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From BBC news,

The Securities and Exchange Commission (SEC) accused Mr Musk of breaching a court order to not share information which could impact the financial markets, without pre-approval.

Is the to here the equivalent of in order to?

Or does the entire infinitive phrase adds information to order , telling us what kind of order was breached.

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    Your second thought is on track. The infinitival is a complement, licensed by the NP "court order".
    – BillJ
    Apr 27 '19 at 15:02
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The Securities and Exchange Commission (SEC) accused Mr Musk of breaching [a court order to not share information which could impact the financial markets, without pre-approval].

No: it's not an purpose adjunct, but a complement licensed by "court order".

Purpose adjuncts express cause, but there is no causal meaning here. The complement simply expands the meaning of "court order".

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  • It has nothing to do with syntax , readers have to figure out whether the infinitive clause in this sentence is complement based on the context, is my understanding right?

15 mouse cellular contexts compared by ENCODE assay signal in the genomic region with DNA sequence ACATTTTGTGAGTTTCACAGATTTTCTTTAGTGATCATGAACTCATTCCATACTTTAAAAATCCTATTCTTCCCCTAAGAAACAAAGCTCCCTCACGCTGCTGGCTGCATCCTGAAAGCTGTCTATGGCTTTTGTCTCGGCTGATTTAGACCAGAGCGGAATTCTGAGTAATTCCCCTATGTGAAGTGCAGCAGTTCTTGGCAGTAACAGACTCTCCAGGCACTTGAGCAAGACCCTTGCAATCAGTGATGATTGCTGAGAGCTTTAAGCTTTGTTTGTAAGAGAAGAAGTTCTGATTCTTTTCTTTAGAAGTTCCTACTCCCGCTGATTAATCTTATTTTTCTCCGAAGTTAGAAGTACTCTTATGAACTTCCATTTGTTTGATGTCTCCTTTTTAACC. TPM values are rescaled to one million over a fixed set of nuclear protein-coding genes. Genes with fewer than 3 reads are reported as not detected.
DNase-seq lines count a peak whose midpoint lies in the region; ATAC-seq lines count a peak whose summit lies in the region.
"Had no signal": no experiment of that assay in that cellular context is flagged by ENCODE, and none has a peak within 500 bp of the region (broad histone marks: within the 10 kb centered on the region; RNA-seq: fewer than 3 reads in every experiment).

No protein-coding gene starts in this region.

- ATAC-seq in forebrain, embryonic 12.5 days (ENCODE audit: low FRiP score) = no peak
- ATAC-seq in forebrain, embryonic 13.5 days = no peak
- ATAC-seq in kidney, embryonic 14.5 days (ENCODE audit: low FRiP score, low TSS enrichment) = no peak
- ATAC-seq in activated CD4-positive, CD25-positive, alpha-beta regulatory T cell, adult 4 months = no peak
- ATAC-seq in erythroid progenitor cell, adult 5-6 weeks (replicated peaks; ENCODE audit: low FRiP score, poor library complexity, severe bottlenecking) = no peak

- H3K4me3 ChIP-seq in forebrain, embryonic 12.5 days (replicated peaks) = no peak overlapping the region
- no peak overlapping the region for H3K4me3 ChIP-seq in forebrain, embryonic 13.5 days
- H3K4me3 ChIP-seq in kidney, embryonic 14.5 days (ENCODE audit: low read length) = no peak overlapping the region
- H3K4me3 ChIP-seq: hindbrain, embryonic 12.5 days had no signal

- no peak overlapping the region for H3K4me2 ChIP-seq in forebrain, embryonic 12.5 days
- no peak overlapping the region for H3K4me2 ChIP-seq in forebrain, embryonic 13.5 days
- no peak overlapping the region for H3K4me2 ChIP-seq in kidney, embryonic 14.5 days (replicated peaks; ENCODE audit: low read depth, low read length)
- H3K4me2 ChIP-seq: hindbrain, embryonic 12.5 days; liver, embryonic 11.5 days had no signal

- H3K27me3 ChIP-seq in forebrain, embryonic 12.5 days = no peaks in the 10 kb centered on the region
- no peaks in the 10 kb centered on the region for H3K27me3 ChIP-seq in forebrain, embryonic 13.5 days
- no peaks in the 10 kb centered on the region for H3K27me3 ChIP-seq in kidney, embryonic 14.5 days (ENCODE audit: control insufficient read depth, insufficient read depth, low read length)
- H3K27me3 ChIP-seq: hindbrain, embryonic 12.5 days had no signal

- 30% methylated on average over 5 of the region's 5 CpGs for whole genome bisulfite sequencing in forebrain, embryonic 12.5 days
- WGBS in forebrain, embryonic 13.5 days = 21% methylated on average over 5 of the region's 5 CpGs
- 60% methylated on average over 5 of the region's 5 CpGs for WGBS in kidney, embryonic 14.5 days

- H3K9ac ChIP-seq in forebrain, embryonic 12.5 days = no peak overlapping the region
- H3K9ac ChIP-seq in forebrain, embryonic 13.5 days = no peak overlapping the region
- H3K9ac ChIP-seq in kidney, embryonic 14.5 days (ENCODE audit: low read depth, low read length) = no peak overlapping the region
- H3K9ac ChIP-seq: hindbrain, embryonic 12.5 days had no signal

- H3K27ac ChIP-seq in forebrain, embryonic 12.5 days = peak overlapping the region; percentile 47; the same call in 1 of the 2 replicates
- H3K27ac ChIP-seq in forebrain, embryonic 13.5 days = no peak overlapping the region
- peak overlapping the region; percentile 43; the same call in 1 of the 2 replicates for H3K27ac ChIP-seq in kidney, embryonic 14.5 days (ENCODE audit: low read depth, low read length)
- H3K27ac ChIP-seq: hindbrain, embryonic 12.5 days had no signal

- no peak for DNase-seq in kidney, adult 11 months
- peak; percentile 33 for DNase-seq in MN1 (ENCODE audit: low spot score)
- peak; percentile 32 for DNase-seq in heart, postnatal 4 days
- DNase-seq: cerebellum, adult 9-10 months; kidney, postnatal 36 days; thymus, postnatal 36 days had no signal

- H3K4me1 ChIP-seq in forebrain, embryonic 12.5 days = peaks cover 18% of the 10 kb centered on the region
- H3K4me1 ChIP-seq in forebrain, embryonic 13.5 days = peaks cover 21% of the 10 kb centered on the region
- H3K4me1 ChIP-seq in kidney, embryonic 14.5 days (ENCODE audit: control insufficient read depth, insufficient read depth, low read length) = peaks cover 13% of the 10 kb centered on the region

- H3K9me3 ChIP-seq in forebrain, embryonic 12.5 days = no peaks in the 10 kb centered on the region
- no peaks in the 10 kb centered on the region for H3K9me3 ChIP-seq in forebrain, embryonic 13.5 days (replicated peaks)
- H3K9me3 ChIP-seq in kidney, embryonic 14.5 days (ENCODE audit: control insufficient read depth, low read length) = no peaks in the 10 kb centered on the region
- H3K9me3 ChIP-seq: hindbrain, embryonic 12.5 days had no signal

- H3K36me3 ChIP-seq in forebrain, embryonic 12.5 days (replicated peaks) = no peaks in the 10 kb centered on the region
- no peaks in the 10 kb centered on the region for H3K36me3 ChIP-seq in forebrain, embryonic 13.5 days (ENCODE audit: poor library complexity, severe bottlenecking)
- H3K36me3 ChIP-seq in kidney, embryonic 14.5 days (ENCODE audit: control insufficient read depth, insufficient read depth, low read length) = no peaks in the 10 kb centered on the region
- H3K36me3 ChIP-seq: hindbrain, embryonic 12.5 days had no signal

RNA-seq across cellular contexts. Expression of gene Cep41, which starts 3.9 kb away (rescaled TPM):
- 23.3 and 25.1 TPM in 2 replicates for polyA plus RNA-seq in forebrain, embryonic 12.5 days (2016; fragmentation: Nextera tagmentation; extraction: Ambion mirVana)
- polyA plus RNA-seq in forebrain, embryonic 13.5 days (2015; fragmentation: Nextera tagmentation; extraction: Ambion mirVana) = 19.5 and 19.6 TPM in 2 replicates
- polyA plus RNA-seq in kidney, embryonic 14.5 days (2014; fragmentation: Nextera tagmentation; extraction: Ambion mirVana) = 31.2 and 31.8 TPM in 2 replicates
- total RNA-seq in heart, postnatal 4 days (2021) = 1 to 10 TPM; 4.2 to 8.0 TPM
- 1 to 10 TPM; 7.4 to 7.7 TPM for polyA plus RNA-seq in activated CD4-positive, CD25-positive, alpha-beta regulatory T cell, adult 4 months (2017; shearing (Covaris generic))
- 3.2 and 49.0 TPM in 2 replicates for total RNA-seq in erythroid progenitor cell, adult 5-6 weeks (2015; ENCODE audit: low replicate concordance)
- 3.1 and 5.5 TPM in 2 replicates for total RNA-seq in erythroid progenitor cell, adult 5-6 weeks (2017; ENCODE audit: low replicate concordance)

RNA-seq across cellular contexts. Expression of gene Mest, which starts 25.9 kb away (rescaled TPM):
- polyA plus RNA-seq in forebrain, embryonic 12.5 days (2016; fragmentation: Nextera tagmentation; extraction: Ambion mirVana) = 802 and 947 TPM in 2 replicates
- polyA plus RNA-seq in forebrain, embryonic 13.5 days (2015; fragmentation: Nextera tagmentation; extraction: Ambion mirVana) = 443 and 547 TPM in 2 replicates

– jammy yang
    Apr 28 '19 at 9:13
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    @jammyyang The grammar and meanings work together. Compare these three examples: "We booked early so that we could be sure of getting good seats" (purpose adjunct) / "We couldn't get on the plane because the airline had overbooked" (result adjunct) / "The airline had overbooked, so that we couldn't get on the plane" (result adjunct).
    – BillJ
    Apr 28 '19 at 9:29
  • Thank you, what if I complicate the sentence a little bit, "We support the decision he made to fire the incompetent workers" . The infinitive clause will be complement a complement licensed by gap(expanding the meaning of gap), and gap derives the meaning from decision, is this right?
    – jammy yang
    Apr 28 '19 at 12:36
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    Yes: "We support the decision (that) he made ____ to fire the incompetent workers". Here the infinitival is complement of 'gap', which is interpreted as "decision".
    – BillJ
    Apr 28 '19 at 13:47

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